Nestled in the constructed landscape of the High Line, Argentine artist Gabriel Chaile’s colossal sculpture, (2023), embodies a nostalgic, transhistorical exploration of humanity’s place within and through nature.
Standing nearly 14 feet tall, Chaile’s adobe vase takes on the captivating form of a pre-Columbian vase and an anthropomorphic, flute-playing janiform bird. The biomorphic embossing and curvilinear sgraffito on the vessel’s neck imbues the artwork with a sense of playfulness and humor, putting a genuine smile on the face of the passersby who cannot resist stopping to take a quick picture. The metal appendage undulates down the “tail” of the vase as if someone had innocently doodled on top of a textbook illustration during an anthropology class. The dynamism and spontaneity of this bird-vessel iconography disrupt the otherwise self-monumentalizing tendencies of a work done at this scale. In fact, Chaile is keen on placing his works in dialogue with what he calls the “genealogy of form,” seeking to understand the wide range of influences and historical repetitions that gave birth to customary shapes—a quest for visual, communal, and anthropological explanations.
The organic tenor of El viento sopla donde quiere speaks to a desire to reintroduce nature to Manhattan, which also underlies the construction of the High Line itself. Previously used as an elevated railway, the High Line was left in disuse for decades in the second half of the last century; it was fortunately salvaged by the Friends of the High Line in an initiative to transform the “ugly eyesore” into a communal space that engages the New York City public. Its engineering challenges, however, were manifold: the soil that houses plant roots could only be measured in inches instead of feet. A carefully curated selection of plants, many foreign to New York, was introduced to the High Line ecosystem to ensure biodiversity. All three phases of construction cost an estimated sum of $187.3 million. Reflecting upon the history of the High Line, billboards and industrial railroads were replaced with a cybernetic oasis.
In Manhattan’s jungle of concrete, nature is meticulously engineered and monitored. What industry kills, nature heals. At a moment when global warming is slowly setting the world on fire, we ask ourselves: Can we really construct another artificial nature when the one we have now is forever lost? At what cost? The prospect of building another earth — sterile, advanced, and utopic — in the case of a climate apocalypse is likely fictitious. The melancholic feeling of loss and endearing affinity for nature stimulate a rethinking of what our ancestors used to have.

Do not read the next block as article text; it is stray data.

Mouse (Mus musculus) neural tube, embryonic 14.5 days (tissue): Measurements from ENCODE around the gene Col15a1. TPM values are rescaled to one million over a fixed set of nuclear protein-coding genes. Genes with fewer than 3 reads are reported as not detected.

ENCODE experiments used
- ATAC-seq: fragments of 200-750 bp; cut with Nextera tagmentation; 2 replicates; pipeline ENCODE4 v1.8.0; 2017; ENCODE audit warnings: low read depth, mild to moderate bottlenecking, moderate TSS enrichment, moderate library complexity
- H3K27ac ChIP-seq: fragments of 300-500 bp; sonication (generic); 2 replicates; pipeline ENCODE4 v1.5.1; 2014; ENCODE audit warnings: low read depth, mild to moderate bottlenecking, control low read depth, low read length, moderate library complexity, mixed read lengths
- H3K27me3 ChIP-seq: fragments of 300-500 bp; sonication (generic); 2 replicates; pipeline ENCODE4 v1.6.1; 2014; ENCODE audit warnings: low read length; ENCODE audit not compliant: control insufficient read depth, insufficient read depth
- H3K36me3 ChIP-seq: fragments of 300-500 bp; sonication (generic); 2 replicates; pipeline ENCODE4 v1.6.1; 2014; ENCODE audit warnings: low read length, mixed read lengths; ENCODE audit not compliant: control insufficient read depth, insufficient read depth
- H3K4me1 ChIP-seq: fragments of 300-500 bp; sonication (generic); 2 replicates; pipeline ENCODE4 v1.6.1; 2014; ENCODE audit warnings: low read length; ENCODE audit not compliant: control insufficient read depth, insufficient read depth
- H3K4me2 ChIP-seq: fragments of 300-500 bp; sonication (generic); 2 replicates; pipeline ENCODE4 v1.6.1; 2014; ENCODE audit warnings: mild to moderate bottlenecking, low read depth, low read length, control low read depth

And this is where El viento sopla donde quiere comes to intervene.The title of this commission draws from John 3:8, in which the power of the Holy Spirit is compared to the wind — elusive and lifegiving: “You hear its sound, but you cannot tell where it comes from or where it is going.” The wind, a natural element shared by generations and generations, powerfully embodies lasting cultural memories. Just like how the breeze caresses every corner of the Calchaquí Valleys, this colossal vase, and its rusticity gracefully encounter the rain, wind, and sunshine in its exposed setting.
The emotive effects of Chaile’s sculpture can perhaps be explained by what he said in a 2022 interview with Télam Argentina regarding his participation in the 59th Venice Biennale, in which he refrained from associating his work with sustainability proper; instead, he expressed a profound sense of respect for the human-nature connection that is “beautiful and intense.” In other words, when engaged in a dialogue about nature, Chaile sees his work as not an index, a solution, or a resolution; rather, it constitutes an impetus for reconsideration and offers a moment of reflection. Now, outside the exhibition pavilion of the Venice Biennale, Chaile’s vessel comes to converse with the built landscape of the High Line and attract public visitors with not only its artistic part of speech but also its evocation of a longing deep at heart.
In a world slowly engulfed by concrete jungles, there is nostalgia. The naiveté of this colossal vase and its humorous anthropomorphism remind viewers of a time when one could look up to the sky and see the stars. Just like the High Line itself, Chaile’s sculpture is emblematic of attempts to artificially bring back nature — a sentimental memento of the boundless joy that nature used to offer. At this unique intersection, it stands as both a testament and an antidote to the crises of the Anthropocene.
About the writer: Xuezhu Jenny Wang is a multilingual translator, content creator, and researcher of postwar and contemporary visual culture. Her ongoing research projects on midcentury chair design focus on themes such as ergonomics, fatigue, and mechanization. Most recently, she contributed to an exhibition catalogue Cai Guo-Qiang: Ramble in the Cosmos — From Primeval Fireball Onward (2023) and an upcoming retrospective catalogue for Indian artist S. H. Raza, to be published by Aicon Gallery.
El viento sopla donde quiere is located on 24th Street and will remain on view until April 2024.